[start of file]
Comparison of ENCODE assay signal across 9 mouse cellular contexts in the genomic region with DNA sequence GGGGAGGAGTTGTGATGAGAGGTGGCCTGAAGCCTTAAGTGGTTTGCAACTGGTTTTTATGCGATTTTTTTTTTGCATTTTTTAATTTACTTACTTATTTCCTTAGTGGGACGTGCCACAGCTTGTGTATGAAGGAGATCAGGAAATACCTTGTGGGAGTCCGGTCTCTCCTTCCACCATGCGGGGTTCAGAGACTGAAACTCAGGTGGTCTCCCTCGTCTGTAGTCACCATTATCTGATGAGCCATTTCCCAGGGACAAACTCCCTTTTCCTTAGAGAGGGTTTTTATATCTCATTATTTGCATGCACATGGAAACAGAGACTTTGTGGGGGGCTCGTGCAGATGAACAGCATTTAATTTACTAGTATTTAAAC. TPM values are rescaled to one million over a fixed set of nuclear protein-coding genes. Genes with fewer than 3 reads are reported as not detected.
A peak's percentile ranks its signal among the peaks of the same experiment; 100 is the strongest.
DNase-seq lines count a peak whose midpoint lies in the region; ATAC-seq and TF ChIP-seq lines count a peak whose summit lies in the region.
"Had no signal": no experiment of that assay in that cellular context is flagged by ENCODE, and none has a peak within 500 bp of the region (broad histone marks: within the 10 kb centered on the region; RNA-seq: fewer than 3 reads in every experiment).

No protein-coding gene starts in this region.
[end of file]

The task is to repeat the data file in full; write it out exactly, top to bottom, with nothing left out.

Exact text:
Comparison of ENCODE assay signal across 9 mouse cellular contexts in the genomic region with DNA sequence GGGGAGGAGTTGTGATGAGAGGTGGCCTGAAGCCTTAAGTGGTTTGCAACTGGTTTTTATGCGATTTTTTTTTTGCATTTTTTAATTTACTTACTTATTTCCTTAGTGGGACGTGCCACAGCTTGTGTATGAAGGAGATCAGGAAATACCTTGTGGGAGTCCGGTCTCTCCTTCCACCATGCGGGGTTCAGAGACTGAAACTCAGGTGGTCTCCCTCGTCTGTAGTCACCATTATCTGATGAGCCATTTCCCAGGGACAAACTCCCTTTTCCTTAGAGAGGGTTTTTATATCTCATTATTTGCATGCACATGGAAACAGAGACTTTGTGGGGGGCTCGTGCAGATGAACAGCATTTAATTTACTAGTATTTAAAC. TPM values are rescaled to one million over a fixed set of nuclear protein-coding genes. Genes with fewer than 3 reads are reported as not detected.
A peak's percentile ranks its signal among the peaks of the same experiment; 100 is the strongest.
DNase-seq lines count a peak whose midpoint lies in the region; ATAC-seq and TF ChIP-seq lines count a peak whose summit lies in the region.
"Had no signal": no experiment of that assay in that cellular context is flagged by ENCODE, and none has a peak within 500 bp of the region (broad histone marks: within the 10 kb centered on the region; RNA-seq: fewer than 3 reads in every experiment).

No protein-coding gene starts in this region.